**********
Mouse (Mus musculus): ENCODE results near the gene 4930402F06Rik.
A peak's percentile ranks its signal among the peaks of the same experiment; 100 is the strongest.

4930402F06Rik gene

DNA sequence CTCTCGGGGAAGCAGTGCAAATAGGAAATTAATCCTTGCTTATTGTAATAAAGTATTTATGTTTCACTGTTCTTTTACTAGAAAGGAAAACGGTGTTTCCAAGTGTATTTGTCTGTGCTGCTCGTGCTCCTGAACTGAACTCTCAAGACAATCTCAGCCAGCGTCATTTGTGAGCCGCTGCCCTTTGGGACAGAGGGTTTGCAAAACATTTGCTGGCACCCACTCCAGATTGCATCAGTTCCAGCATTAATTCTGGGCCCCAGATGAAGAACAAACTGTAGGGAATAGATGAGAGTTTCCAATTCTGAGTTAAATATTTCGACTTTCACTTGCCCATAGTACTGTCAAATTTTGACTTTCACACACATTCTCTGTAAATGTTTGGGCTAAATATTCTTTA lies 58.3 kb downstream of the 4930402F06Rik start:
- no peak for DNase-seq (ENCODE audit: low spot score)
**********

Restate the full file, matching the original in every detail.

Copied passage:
Mouse (Mus musculus): ENCODE results near the gene 4930402F06Rik.
A peak's percentile ranks its signal among the peaks of the same experiment; 100 is the strongest.

4930402F06Rik gene

DNA sequence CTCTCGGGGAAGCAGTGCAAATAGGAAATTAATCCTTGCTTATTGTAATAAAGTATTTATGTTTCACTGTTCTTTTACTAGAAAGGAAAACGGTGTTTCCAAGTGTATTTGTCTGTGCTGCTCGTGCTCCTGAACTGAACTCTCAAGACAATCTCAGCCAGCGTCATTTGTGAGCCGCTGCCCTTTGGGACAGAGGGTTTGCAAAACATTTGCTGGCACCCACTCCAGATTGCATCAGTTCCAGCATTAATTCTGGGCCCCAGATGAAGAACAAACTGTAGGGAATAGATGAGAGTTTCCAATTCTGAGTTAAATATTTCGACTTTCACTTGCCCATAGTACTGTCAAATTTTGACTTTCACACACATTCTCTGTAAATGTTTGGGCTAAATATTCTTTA lies 58.3 kb downstream of the 4930402F06Rik start:
- no peak for DNase-seq (ENCODE audit: low spot score)